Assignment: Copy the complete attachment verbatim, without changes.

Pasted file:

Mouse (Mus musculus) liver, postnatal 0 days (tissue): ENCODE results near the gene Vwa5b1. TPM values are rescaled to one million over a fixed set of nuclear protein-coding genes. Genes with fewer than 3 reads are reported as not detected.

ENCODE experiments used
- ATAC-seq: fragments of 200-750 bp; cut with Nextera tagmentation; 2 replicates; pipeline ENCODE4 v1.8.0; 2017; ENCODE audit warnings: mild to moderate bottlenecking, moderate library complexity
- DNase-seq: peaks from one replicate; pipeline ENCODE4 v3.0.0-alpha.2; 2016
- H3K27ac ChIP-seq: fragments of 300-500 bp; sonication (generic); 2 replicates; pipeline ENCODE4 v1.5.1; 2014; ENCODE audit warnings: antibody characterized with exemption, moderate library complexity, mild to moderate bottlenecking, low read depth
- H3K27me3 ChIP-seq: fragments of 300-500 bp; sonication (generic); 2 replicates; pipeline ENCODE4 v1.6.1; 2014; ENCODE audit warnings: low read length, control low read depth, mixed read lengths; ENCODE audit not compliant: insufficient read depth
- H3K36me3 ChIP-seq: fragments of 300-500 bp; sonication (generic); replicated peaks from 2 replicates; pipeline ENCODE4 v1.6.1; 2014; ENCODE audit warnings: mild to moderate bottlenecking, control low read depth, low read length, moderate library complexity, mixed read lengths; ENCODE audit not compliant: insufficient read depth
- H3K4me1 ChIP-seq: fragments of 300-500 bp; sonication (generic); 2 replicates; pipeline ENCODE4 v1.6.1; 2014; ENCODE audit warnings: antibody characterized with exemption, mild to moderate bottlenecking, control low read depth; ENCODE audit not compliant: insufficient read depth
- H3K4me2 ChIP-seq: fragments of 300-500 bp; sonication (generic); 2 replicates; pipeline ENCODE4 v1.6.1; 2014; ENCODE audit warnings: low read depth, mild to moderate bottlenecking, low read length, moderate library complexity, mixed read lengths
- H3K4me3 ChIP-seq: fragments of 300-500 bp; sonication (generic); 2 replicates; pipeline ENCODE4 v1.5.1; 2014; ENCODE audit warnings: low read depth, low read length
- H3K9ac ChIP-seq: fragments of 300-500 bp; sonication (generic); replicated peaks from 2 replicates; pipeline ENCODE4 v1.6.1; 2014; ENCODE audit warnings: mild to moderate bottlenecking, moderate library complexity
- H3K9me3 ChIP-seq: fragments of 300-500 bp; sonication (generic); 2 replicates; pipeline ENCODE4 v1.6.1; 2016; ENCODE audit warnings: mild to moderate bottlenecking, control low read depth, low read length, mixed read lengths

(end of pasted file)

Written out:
Mouse (Mus musculus) liver, postnatal 0 days (tissue): ENCODE results near the gene Vwa5b1. TPM values are rescaled to one million over a fixed set of nuclear protein-coding genes. Genes with fewer than 3 reads are reported as not detected.

ENCODE experiments used
- ATAC-seq: fragments of 200-750 bp; cut with Nextera tagmentation; 2 replicates; pipeline ENCODE4 v1.8.0; 2017; ENCODE audit warnings: mild to moderate bottlenecking, moderate library complexity
- DNase-seq: peaks from one replicate; pipeline ENCODE4 v3.0.0-alpha.2; 2016
- H3K27ac ChIP-seq: fragments of 300-500 bp; sonication (generic); 2 replicates; pipeline ENCODE4 v1.5.1; 2014; ENCODE audit warnings: antibody characterized with exemption, moderate library complexity, mild to moderate bottlenecking, low read depth
- H3K27me3 ChIP-seq: fragments of 300-500 bp; sonication (generic); 2 replicates; pipeline ENCODE4 v1.6.1; 2014; ENCODE audit warnings: low read length, control low read depth, mixed read lengths; ENCODE audit not compliant: insufficient read depth
- H3K36me3 ChIP-seq: fragments of 300-500 bp; sonication (generic); replicated peaks from 2 replicates; pipeline ENCODE4 v1.6.1; 2014; ENCODE audit warnings: mild to moderate bottlenecking, control low read depth, low read length, moderate library complexity, mixed read lengths; ENCODE audit not compliant: insufficient read depth
- H3K4me1 ChIP-seq: fragments of 300-500 bp; sonication (generic); 2 replicates; pipeline ENCODE4 v1.6.1; 2014; ENCODE audit warnings: antibody characterized with exemption, mild to moderate bottlenecking, control low read depth; ENCODE audit not compliant: insufficient read depth
- H3K4me2 ChIP-seq: fragments of 300-500 bp; sonication (generic); 2 replicates; pipeline ENCODE4 v1.6.1; 2014; ENCODE audit warnings: low read depth, mild to moderate bottlenecking, low read length, moderate library complexity, mixed read lengths
- H3K4me3 ChIP-seq: fragments of 300-500 bp; sonication (generic); 2 replicates; pipeline ENCODE4 v1.5.1; 2014; ENCODE audit warnings: low read depth, low read length
- H3K9ac ChIP-seq: fragments of 300-500 bp; sonication (generic); replicated peaks from 2 replicates; pipeline ENCODE4 v1.6.1; 2014; ENCODE audit warnings: mild to moderate bottlenecking, moderate library complexity
- H3K9me3 ChIP-seq: fragments of 300-500 bp; sonication (generic); 2 replicates; pipeline ENCODE4 v1.6.1; 2016; ENCODE audit warnings: mild to moderate bottlenecking, control low read depth, low read length, mixed read lengths